More on the funding of acupuncture quackery by Medicaid

Jann Bellamy frequently writes about what she refers to as “legislative alchemy“; that is, attempts by advocates of unscientific, pseudoscientific systems of medicine like traditional Chinese medicine or naturopathy to slap a patina of legitimacy on their quackery through state licensure of practitioners. There is another form of legislative alchemy, however, that doesn’t involve licensing quacks. There are two keys to the perception of legitimacy of a medical specialty among the public, and certainly one is licensure by the state. However, a second key is reimbursement for services by third party payers, particularly government payers like Medicaid and Medicare. Although I had been vaguely aware of such efforts before, to my knowledge they have been scattered and in general relatively unsuccessful, in contrast to efforts to insinuate quackery into Veterans Health Administration hospitals.

I learned recently that Medicaid is the most recent target, with acupuncture the desired treatment. The original story was published in a local Maryland news outlet, but thanks to article in STAT News, the story has gone national:

The quickest way to erase pain is to give patients an opioid. But a rise in prescriptions has fueled a national epidemic of fatal overdoses, with a large share of the deaths occurring in low-income communities.

Under intense pressure to combat the problem, states across the country are expanding their Medicaid programs to cover alternative treatments such as acupuncture, massage, and yoga. The effort could increase non-opioid options for low-income patients suffering from pain. But it also opens states to criticism from skeptics who say taxpayers are being forced to fund unproven treatments based on political expediency instead of sound science.

Ohio’s Medicaid department took the most dramatic step this month by extending coverage of acupuncture treatments delivered by non-medical providers for patients with low-back pain and migraines, a step likely to allow much greater access and attract new practitioners to the field.

As I’ve noted for at least a few years now, these sorts of decisions are the culmination of a strategy that is as old as alarm in public health circles about the rise of opioid addiction and the wave of overdose deaths sweeping the nation.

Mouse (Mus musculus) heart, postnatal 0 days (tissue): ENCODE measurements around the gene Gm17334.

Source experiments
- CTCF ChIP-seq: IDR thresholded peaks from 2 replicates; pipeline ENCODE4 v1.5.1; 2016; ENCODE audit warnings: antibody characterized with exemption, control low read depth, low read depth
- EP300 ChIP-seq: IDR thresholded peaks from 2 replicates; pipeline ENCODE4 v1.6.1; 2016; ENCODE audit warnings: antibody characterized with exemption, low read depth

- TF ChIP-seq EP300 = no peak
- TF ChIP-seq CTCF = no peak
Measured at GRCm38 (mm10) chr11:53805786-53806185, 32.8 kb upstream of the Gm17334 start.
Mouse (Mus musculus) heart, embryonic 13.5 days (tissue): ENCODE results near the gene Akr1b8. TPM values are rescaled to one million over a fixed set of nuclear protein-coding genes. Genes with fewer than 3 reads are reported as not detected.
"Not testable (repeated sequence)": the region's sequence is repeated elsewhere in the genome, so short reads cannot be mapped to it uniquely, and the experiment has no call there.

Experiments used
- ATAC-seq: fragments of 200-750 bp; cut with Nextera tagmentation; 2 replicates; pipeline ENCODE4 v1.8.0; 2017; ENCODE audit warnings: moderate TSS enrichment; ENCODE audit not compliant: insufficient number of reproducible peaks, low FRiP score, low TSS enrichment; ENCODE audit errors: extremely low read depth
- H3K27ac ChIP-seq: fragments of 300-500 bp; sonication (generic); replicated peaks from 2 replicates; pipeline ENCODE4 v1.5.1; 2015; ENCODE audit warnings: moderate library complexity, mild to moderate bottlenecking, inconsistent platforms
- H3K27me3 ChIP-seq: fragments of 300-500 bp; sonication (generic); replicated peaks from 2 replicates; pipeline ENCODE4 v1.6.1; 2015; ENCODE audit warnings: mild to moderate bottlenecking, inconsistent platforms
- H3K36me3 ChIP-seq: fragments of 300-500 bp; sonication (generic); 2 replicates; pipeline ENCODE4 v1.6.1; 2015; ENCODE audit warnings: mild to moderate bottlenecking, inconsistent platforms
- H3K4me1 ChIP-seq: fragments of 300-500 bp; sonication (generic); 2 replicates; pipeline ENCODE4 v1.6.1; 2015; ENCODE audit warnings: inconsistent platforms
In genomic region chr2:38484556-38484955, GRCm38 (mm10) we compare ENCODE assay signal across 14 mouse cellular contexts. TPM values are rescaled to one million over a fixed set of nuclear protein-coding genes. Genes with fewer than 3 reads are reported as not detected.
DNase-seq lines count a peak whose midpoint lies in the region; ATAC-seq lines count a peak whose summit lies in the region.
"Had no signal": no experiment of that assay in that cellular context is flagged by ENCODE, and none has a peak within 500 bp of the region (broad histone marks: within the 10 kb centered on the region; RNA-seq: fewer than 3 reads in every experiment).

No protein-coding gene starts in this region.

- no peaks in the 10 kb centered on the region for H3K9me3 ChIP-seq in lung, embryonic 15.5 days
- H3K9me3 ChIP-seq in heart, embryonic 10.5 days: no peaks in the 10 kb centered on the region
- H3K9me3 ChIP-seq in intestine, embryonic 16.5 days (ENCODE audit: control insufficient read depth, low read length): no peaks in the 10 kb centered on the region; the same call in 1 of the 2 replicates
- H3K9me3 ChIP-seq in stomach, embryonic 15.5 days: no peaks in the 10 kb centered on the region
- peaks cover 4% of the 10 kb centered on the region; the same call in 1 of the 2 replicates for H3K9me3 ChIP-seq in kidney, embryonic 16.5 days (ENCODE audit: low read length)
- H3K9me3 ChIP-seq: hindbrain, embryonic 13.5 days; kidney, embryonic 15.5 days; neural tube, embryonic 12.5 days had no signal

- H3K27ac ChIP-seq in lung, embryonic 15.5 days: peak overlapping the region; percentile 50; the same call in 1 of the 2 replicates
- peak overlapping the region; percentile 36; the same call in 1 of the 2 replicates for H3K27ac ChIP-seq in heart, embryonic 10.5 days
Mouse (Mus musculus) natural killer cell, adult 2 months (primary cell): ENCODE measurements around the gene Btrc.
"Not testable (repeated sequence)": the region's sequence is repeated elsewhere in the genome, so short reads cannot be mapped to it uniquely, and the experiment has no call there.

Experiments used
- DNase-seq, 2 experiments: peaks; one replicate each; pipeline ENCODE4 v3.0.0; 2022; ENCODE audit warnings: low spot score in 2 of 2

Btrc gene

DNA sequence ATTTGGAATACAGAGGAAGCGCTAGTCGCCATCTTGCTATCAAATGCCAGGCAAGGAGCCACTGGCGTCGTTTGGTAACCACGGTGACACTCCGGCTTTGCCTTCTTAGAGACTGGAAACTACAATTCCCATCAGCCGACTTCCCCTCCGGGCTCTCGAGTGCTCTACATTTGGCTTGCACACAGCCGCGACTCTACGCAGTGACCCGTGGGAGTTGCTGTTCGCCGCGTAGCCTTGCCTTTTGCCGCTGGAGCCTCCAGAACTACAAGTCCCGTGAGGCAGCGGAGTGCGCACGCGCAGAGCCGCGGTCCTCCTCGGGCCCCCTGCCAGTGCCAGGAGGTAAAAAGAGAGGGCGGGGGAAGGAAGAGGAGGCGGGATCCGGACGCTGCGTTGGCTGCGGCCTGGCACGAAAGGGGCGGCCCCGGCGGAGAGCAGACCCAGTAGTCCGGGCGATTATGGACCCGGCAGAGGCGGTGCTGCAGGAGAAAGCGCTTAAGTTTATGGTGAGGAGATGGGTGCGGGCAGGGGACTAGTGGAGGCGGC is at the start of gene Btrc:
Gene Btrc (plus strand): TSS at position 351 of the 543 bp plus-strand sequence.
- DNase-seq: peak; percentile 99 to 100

Co-opting the opioid crisis: A calculated strategy to sell quackery

It’s become increasingly clear to me that the opioid crisis has been adopted by advocates of “integrating” quackery into medicine as the most important new “foot in the door” or “wedge” to open the way to the legitimization and funding of pseudoscientific treatments like acupuncture. Basically, advocates of “integrative medicine” are taking advantage of the urgency of the current search for non-opioid and non-pharmacologic treatments for chronic pain to promote their placebo-based pseudoscience as the solution to the crisis. It’s become one of the main talking points used by advocates to open the door for the “integration” of mystical, prescientific, and pseudoscientific treatments like acupuncture into medicine. Indeed, whenever you hear the terms “non-drug therapy” or “nonpharmacologic management of pain” used by advocates with respect to the opioid crisis and chronic pain management, it’s code for placebo-based quackery. The quacks are not even subtle about it.

It’s a rationale that comes right from the top, from the most prominent proponents of “integrative medicine.” For instance, the National Center for Complementary and Integrative Health (NCCIH) featured the opioid crisis as a compelling reason for its existence in its latest five year strategic plan, which made the “nonpharmacologic management of pain” one of its top research priorities. Since then, NCCIH has been promoting such approaches, science-based or quackery like acupuncture, as its own, the better to seamlessly integrate pseudoscience with science. Elsewhere, the same sort of rationale is used to justify the introduction of quackery into the VA medical system. Even the FDA is considering encouraging knowledge about chiropractic and acupuncture as approaches for chronic pain.

It’s not just the NCCIH, the VA, and the FDA either. Journals, even prestigious medical journals, The BMJ and JAMA increasingly buy into the message that “nonpharmacologic treatment for chronic pain = ‘integrative medicine.'” Medical professional societies are jumping on the bandwagon as well. For instance, the American College of Physicians included acupuncture on its list of recommended strategies for low back pain. An entire professional organization, the Society for Integrative Oncology, is devoted to diluting the science of oncology with a mixture of lifestyle interventions that are in no way “alternative” or “integrative” plus pseudoscientific nonsense. Even NCI-designated comprehensive cancer centers like Memorial Sloan-Kettering Cancer Center are increasingly “integrating” quackery with oncology. And don’t even get me started on “naturopathic oncology,” which is becoming increasingly accepted and metastasizing outside of academia.